Short-beaked Echidnas are roughly 40cm in length with a long, narrow snout (called a beak) and an even longer tongue which they flick into termite mounds and ant nests. They are covered in sharp quills that are dark brown to light brown in colour, and when threatened, they curl into a tight ball and wedge themself into the ground, exposing their quills. Short-beaked Echidnas have short, powerful legs built for quick digging, and the claws on their hind feet curve backwards to push dirt away as they dig. Males can weigh up to approximately 6kgs; females approximately 4.5kgs. Their lifespan in the wild is 10-16 years old.


Short-beaked Echidnas feed on small invertebrates such as ants, termites and larvae. They do not have any teeth, instead using their quick, long tongue to probe inside mounds and nests, sticking the invertebrates to their tongue with a sticky mucous substance, and then squashing them on the roof of their mouth before swallowing. When feeding, they also swallow a lot of mound and nest material including soil.

Social organisation and Reproduction

Short-beaked Echidnas are generally solitary, coming together only for breeding season. They have a rarely-seen breeding behaviour, in which a female will walk for days, often weeks, with males forming a “train” behind her. When the female decides she is ready to breed, whichever male is at the front of the train will be the lucky one to mate with her. Approximately 3 weeks after breeding, the female will lay a soft, rubbery egg directly into her pouch. The egg will be incubated in the pouch for 10 days, at which time it will hatch and a baby (called a “puggle”) will emerge. Echidnas do not have teats, instead secreting milk directly from mammary glands through skin patches inside the pouch, which the puggle will lap at. Once the puggle starts developing quills, the mother will dig a burrow for it to live in, and wean the puggle at 7 months of age. The young echidna will be independent enough to leave the burrow by about 12 months of age.

The Australian Dingo is believed to have been introduced to Australia from Asia between 1000-5000 years ago. Dingoes stand at up to 70cm tall, weighing 12-24kg, with red, white or black fur. They have a slim build and erect ears, with a long, narrow snout and bushy tail. In comparison to domestic dogs of similar size, Dingoes have larger canines. In winter Dingoes develop a thick winter fur coat, which they shed during spring and summer.

Dingoes are an opportunistic predator, and will feed on a variety of mammals, including wallabies, kangaroos, rabbits and possums, as well as reptiles and birds.

Social organisation and Reproduction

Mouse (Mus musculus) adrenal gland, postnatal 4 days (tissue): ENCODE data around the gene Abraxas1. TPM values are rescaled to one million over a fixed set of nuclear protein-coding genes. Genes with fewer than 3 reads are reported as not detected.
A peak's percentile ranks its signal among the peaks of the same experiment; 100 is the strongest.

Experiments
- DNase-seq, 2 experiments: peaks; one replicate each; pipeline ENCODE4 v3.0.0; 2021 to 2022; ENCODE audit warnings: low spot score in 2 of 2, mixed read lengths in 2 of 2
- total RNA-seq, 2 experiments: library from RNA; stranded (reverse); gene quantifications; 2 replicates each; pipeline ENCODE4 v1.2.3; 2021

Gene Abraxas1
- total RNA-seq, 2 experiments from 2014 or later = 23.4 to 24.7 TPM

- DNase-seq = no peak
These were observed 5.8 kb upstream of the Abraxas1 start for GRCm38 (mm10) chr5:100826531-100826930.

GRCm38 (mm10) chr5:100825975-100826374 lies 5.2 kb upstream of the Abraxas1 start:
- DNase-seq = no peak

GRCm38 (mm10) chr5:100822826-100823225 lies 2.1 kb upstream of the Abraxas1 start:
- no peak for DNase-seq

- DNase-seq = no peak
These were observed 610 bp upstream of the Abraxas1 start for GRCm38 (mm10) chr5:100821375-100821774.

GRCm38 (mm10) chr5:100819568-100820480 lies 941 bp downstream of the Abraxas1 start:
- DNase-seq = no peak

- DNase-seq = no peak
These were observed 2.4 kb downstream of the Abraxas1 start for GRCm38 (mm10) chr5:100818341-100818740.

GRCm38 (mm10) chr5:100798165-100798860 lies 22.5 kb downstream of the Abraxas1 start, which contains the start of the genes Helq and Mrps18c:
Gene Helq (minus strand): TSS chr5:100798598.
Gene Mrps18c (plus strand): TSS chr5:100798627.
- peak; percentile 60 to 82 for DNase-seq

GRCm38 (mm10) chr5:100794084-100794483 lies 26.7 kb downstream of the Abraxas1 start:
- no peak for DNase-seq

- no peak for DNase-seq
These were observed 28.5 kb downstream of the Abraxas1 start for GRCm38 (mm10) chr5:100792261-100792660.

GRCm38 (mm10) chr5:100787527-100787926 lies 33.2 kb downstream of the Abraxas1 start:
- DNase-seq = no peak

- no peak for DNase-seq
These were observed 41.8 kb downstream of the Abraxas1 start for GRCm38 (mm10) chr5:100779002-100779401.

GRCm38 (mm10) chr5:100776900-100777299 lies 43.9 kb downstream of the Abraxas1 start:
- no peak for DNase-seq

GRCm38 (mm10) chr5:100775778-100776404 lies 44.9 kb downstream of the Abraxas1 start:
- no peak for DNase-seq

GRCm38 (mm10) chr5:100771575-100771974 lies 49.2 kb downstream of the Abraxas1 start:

Dingoes live in small packs of 3-12 members, with an alpha male and an alpha female. Communication is made through scent marking in faeces, and howling. Dingoes do not bark as is the case with domestic dogs. The alpha male and female will usually be the only breeding pair in the pack, with other subordinate members assisting in the rearing of pups. Gestation is 9 weeks, with an average litter size of 4-6 pups. Pups are born in a den where they will remain until large and strong enough to travel outside. They are weaned at 4 months of age and are usually independent between 6-12 months of age.

Why are they endangered?


Standing at 170-180cm tall, and weighing up to 65kg, Southern Cassowaries are the world’s third tallest bird and second heaviest. Southern Cassowaries have a thick, tall casque on top of their head, with blue head and neck skin, red skin down the sides of the neck, and a double red and blue wattle. They have double-shafted, long black feathers that give them a shaggy appearance, and short, thick, powerful legs.  Each foot has 3 toes with sharp claws, especially the medial claw, which measures at up to 12cm long and can tear through flesh.


Southern Cassowaries are omnivorous, feeding primarily on fruits, seeds and berries, as well as fish and carrion.

Social organisation and Reproduction

Southern Cassowaries are solitary birds, coming together only during breeding season from July-September.  Females will lay 1-6 light pear-green eggs in a large flat nest made of sticks, leaves and other debris. She will then leave to find another mate, and the male will be responsible for incubating the eggs and raising the chicks.

Why are they endangered?

The largest of the Rock-wallabies, Yellow-footed Rock-wallabies stand at 90-100cm tall, with males weighing an average of 8kgs and females 6kgs. They are one of the most brilliantly-coloured rock-wallabies, with brown and yellow rings on their tail, yellow paws, grey fur covering their body, and a white belly with white stripes on their cheeks, hips and abdomen.


Yellow-footed Rock-wallabies are a herbivorous species, feeding on herbaceous flowering plants, tender young grasses and tree and saltbush browse.

Social organisation and Reproduction

Yellow-footed Rock-wallabies live in colonies of up to 100 individuals, consisting of smaller groups with a dominant male, females and sub-dominant males. Dominant males will fight for females, and will mate with as many females as possible. Gestation lasts for approximately 31 days, after which a single joey is born and makes its way to the pouch. The joey will develop in the pouch for 6-7 months, and after leaving the pouch, will remain in a cave or crevice while the mother forages. Yellow-footed Rock-wallabies reach sexual maturity at approximately 18 months old.

Why are they endangered?